Of course this require lots of time and lots of failed experiments, but evolution has lots of time. I'm not arguing this idea is right - it's just my take on a theory that argues, first came feathers, then wings. I like this better than the one that says first came birds!
     
  16. Billy T Use Sugar Cane Alcohol car Fuel Valued Senior Member

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    I am far from an expert in this area, but surprized that no one has mentioned some well documented cases of current, rapid man made evolution:

    (1)About 300 years ago (and more) in London area all moths of some varity were essential white or light in color. London was growing rapidly and began to burn coal. By modern standards, the air was extermely poluted. In less than 200 years, those moths adapted to the change, became dark grey. I do not know what color they are today, perhaps "light" is making a come back.

    (2) I forget the details, but there was even an intentional "evolution experiment" done. Perhaps a preditor was introduced or perhaps it was already there, below the water fall in a small river and some of the prey fish were transported above the water fall and released. In any case, in a surprizingly short period (20 to 40 years? again I do not remember exactly) the "above water fall" fish became larger and delayed their sexual maturity relative to their sisters below the falls. Those "low level sisters" went in for early sex - had selection that promoted reproduction before they were eaten but the above water fall ones could have more eggs when they were larger and older etc.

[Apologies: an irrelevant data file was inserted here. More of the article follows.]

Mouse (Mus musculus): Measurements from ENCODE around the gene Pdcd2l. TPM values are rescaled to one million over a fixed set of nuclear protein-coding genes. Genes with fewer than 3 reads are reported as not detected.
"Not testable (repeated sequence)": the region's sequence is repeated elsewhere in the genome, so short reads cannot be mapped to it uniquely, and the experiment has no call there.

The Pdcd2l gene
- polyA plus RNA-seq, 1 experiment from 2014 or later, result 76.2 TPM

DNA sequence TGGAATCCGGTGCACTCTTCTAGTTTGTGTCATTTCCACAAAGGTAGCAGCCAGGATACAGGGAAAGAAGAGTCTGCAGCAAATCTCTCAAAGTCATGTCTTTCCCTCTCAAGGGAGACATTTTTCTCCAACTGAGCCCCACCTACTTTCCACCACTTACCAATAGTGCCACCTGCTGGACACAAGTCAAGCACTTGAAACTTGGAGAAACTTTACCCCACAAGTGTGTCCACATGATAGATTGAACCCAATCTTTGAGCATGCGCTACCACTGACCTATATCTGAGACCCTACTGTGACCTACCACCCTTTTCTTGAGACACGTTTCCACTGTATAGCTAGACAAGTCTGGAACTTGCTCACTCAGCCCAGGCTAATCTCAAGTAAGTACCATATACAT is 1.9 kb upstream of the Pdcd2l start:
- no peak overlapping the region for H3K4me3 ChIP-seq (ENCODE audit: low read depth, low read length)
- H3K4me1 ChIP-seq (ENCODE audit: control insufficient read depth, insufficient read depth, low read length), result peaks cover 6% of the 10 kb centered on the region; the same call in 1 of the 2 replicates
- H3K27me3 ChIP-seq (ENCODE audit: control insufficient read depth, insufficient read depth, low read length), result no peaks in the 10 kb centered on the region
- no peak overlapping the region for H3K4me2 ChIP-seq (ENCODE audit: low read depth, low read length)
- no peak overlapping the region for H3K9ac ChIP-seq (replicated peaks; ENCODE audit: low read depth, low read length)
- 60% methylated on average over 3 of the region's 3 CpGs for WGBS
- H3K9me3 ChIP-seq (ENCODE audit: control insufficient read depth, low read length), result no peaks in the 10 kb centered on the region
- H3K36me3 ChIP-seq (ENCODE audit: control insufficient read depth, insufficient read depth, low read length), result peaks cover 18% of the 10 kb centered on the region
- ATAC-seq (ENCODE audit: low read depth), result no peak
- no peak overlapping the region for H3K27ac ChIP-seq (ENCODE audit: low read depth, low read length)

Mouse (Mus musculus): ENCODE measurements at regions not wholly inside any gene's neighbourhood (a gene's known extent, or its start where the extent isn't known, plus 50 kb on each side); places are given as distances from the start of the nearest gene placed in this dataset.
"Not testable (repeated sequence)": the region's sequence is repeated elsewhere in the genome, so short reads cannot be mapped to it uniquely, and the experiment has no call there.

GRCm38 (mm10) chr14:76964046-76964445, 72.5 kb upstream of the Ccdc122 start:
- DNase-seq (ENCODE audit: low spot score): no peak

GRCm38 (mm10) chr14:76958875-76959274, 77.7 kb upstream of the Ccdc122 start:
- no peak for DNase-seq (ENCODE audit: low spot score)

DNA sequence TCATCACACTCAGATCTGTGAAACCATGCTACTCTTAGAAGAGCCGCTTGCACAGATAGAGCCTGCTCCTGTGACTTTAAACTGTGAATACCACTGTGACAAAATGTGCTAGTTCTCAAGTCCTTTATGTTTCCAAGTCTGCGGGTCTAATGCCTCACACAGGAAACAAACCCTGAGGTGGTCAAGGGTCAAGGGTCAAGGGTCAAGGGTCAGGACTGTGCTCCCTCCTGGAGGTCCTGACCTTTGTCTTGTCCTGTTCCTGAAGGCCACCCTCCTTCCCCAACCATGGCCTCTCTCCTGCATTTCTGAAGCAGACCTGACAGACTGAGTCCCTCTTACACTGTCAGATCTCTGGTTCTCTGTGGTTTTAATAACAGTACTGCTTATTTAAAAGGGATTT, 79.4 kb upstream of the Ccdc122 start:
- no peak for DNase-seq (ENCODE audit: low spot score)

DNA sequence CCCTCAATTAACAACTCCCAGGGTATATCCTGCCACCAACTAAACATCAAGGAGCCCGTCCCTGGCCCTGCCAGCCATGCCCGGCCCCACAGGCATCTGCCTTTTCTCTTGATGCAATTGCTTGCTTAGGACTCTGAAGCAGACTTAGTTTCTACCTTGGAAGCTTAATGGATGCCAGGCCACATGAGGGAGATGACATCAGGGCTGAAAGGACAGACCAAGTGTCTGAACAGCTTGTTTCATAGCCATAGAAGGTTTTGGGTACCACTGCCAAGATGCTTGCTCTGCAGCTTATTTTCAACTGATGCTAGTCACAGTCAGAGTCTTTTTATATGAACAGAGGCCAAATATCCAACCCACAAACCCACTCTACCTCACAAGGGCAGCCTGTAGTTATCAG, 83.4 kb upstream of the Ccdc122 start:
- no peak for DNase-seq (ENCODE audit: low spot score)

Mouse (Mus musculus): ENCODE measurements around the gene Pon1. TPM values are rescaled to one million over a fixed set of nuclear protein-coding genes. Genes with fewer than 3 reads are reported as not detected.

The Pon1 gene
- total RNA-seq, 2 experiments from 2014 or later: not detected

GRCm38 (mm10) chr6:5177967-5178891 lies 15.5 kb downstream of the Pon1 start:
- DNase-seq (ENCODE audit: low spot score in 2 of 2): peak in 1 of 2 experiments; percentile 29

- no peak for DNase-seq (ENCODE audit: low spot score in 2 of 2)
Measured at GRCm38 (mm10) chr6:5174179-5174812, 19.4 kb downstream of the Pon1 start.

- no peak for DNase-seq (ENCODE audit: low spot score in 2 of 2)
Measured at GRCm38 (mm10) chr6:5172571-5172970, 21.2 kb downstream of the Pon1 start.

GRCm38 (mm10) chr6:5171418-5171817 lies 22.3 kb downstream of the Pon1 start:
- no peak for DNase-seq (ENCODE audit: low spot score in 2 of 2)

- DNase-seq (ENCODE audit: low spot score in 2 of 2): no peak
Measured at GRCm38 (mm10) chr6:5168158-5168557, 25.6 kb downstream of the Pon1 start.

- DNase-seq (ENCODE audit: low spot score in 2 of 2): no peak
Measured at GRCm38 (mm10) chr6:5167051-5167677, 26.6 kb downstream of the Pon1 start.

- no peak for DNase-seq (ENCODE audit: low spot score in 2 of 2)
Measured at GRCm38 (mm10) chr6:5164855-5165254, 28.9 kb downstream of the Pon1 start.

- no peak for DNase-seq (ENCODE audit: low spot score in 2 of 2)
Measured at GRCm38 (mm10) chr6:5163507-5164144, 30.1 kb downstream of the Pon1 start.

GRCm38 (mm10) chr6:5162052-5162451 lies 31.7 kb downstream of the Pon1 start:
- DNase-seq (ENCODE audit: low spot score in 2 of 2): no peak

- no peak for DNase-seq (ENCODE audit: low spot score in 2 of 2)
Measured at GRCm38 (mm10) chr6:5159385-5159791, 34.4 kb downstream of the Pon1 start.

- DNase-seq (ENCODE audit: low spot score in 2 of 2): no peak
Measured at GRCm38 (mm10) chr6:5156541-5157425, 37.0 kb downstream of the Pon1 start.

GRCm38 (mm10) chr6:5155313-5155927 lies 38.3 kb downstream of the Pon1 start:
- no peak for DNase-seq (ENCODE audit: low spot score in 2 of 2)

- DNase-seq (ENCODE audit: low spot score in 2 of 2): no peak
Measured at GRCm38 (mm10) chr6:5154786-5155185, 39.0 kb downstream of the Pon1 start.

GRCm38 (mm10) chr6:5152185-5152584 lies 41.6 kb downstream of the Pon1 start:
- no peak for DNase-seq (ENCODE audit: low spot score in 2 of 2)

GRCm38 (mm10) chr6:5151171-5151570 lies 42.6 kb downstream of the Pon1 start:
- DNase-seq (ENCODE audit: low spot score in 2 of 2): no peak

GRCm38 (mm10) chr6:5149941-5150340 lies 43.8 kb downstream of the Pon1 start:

(3) Same sort of thing happens in humans. There are more male babies born by a few percent than females in cultures where there is no ability to determine the sex prior to birth. Males tend to be more agressive, adventursome, etc. and have a higher mortality rates so that in the reproductive ages there is essentially a one female to one male ratio. In cultures where female infanticide is practiced and has been for a long time, I bet there has been an increase in the number of females born to try to keep this equality during the fertal period. Based on how rapidly the prey fish adapted the sexual maturity etc. I bet a careful examination of rual Chinese birth ratio would show that the excess of males at birth is less than in western Europe, where female infanticide is rare. Thus, one can even make testable predictions on human evolution theory as well as the many natural and some artifical experiments that have supported evolution theory.